- 22a [Spots for retiring?] PITS. That’s re-tiring, actually.
- 26a [It gets pulled in the fall]. Sneaky. It’s nothing to do with crops, but skydiving. The correct answer is RIPCORD.
- 43a [Where do you get off?]. STOP. Relax, this is not a Buzzfeed clue. It’s talking about transportation.
- 46a [Pair for shaking hands]. MITTENS. Ha! I just got this one. Shaking as in cold. Very good clue!
- 8d [Implied, perhaps]. TACIT. Given the theme, maybe this should have had a different clue.
- 24d [Axe targets?]. ODORS. Tricky.
- 34d [Patty Bouvier’s twin sister]. SELMA. This is a Simpsons clue if you didn’t already realize that. The twins are Marge’s sisters.
- 48d [Major’s major mishap]. SNAFU. I believe the clue is referring to the fact that the word has a military origin. It’s an acronym for Situation Normal, All F***ed Up.
- 49d [A whole bunch]. PILES. I’m glad this one skipped the medical meaning.
- 55d [Mjolnir wielder]. THOR. Unlike Captain Hammer, THOR‘s hammer is actually a hammer.
Solid theme? Check. Sparkly fill? Check. Fresh clues? Check. Good puzzle. 3.75 stars from me.
Brendan Emmett Quigley’s website crossword – “Food Hot Takes” — Ben’s Review
When I saw the title of today’s BEQ puzzle, “Food Hot Takes”, I was very concerned I needed to prepare myself for another debate about whether a bowl of cereal with milk counts as a soup or a salad. Thankfully, this was another puzzle where I just needed to do what the title said:
- 16A: Hot take #1: Stockpiling the Half & Half? — SAVING CREAM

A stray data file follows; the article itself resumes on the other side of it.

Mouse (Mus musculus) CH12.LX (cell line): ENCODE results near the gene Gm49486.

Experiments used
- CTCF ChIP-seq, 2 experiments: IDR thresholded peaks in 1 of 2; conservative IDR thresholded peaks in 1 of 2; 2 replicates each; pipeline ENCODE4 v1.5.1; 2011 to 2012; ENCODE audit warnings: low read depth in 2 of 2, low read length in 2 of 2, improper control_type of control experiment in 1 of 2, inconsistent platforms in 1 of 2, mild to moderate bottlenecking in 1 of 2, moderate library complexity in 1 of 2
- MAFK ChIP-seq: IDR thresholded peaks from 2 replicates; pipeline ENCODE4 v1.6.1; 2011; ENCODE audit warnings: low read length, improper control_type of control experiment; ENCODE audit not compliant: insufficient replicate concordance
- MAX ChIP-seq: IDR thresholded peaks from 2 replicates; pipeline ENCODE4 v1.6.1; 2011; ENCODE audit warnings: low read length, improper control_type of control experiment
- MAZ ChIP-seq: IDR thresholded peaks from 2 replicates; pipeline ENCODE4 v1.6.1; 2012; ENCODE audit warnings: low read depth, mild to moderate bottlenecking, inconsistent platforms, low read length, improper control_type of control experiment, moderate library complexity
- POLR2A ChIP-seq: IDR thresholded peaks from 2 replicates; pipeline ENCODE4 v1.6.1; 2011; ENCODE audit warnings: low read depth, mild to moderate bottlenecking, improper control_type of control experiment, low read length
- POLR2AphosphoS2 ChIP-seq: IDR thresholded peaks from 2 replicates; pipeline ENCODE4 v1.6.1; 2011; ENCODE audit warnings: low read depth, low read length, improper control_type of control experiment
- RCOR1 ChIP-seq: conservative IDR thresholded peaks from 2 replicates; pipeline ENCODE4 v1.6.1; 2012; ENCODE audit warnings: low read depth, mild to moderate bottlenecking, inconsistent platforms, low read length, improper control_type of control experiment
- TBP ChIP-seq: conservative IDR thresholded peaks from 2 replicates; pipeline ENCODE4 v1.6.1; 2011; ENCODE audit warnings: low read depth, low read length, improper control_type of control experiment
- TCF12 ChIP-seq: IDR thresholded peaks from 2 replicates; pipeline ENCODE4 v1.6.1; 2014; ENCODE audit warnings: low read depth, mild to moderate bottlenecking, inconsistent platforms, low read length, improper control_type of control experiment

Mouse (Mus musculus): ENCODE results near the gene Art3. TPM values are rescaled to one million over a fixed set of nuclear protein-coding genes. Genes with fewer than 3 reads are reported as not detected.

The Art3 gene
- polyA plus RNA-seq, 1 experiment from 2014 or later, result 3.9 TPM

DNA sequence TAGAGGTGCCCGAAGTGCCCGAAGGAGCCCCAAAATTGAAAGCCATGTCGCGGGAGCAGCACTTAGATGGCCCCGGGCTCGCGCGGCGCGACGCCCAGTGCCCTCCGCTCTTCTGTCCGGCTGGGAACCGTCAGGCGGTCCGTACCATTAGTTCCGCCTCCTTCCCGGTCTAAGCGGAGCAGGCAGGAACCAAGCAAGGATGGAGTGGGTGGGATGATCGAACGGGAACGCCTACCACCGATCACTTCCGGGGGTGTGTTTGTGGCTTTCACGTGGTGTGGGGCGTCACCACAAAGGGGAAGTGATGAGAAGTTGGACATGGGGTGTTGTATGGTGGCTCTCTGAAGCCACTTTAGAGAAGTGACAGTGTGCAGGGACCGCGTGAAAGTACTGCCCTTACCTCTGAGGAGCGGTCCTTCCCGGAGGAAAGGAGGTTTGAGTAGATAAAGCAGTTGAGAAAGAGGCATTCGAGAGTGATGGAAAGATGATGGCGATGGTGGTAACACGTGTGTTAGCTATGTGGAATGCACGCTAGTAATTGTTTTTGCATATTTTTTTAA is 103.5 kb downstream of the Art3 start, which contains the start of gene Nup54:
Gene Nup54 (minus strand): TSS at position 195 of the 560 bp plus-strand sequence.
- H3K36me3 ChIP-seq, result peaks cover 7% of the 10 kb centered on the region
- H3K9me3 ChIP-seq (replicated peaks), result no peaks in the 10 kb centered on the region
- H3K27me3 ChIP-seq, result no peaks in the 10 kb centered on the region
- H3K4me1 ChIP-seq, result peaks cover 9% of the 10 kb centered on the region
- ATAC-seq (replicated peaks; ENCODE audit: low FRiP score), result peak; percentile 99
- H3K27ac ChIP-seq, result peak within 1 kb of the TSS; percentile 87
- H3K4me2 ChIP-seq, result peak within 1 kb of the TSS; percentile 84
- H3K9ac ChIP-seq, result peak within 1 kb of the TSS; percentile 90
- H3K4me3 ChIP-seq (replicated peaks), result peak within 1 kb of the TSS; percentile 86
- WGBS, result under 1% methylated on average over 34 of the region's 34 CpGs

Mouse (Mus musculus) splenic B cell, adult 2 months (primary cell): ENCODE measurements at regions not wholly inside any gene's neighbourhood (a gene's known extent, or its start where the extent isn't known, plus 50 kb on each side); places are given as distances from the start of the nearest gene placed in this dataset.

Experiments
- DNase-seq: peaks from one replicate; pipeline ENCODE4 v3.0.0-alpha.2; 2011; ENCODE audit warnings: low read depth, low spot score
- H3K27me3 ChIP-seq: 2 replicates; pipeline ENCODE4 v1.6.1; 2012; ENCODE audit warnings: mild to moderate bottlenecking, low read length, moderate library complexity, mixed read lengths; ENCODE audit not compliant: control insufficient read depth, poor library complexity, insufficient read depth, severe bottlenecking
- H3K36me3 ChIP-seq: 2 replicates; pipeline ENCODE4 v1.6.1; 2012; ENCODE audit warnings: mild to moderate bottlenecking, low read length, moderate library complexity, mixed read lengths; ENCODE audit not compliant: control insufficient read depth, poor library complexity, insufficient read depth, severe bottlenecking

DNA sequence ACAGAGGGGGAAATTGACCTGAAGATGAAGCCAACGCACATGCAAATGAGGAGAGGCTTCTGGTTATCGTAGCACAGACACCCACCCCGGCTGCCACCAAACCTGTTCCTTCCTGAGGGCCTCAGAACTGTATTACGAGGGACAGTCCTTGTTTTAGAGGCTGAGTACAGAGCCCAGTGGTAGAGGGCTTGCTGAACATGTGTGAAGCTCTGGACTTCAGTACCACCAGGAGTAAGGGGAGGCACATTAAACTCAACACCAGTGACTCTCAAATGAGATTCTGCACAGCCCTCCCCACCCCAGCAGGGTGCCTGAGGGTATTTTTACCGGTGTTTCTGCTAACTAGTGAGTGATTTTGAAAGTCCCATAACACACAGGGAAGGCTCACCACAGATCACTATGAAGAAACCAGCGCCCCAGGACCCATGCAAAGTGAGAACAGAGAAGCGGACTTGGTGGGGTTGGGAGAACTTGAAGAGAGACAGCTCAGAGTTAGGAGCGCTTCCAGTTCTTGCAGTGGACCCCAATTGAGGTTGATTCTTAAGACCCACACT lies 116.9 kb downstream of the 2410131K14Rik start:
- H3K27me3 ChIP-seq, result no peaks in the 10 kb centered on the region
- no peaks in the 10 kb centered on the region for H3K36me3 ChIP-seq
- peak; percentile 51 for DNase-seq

- 24A: Hot take #2: Weenie that’s been in the water too long? — SAGGY DOG
- 29A: Hot take #3: Biblical brother’s sausages? — CAIN LINKS
- 44A: Hot take #4: Indian takeout enjoyed mid-flight? — STEP CURRY
- 50A: Hot takes #5 and #6: Bag for Japanese rice wine? — SAKE SACK
- 63A: Hot take #7: Horse meat served at a deli? — PONY BALONEY
Oh, man, this theme was my kind of deal. Taking an H from some slightly more familiar phrases (SHAVING CREAM, SHAGGY DOG, CHAIN LINKS, STEPH CURRY, SHAKE SHACK, PHONY BALONEY) yields some funny fill.
- I got borderline-Natick’d at the K in Alibi IKE/Vermont ski resort OKEMO – both totally out of my knowledge scope
- Other tricky squares: the P at PAP/PECK in the lower middle quadrant, and the middle R in ARA/ORR on the right middle (I love The Cars, BEQ, but cluing ORR with someone other than Bobby is not “Just What I Needed”)
- ILIA KULIK has a name I’m surprised doesn’t make it into crosswords more, given that run of letters.
Remember: if you must be reductive, cereal with milk is a soup, not a salad.
Bruce Haight’s LA Times crossword – Gareth’s review
The raison d’etre of this particular puzzle is a very neat bit of wordplay. The phrase DOUBLE/DATE can be reimagined as DOUBLED/ATE, and four other entries have ATE twice within them. Outside of DEFLATEGATE, the entries themselves are pretty standard.
The thing I frowned most at in the puzzle was at 1A: [Jay-Z output], RAPCD; that is 100% green paint.
[“National Velvet” sister], EDWINA is quite a deep EDWINA cut.
[Jittery condition], THEWILLIES. Best answer.
As far as I can tell, the British Globe is consistently called the GLOBE THEATRE in real life. (or, apparently, Shakespeare’s Globe now.)
I had THEATre first, as well. But I loved the theme and the different rebuses. Great puzzle!
I have had the idea for a cake network abbreviation rebus puzzle. Ah well.
That should say CABLE network, though a cake network puzzle does sound pretty good!
I would be totally baffled by cake networks (getting these rebuses was hard enough since I’m not much of a TV watcher), but could a cake puzzle ever top 11/6/2011’s BAKER’S DOZEN (a Gorski Sunday)?
That and Jeff Chen’s “Cut Above the Rest” are the most memorable Sundays I’ve ever done. Absolutely loved them.
The NYT was brutal. 43:42 for me. Yow.
nice NYT rebus, nice WSJ gimmick and revealer tho the NW corner was very name heavy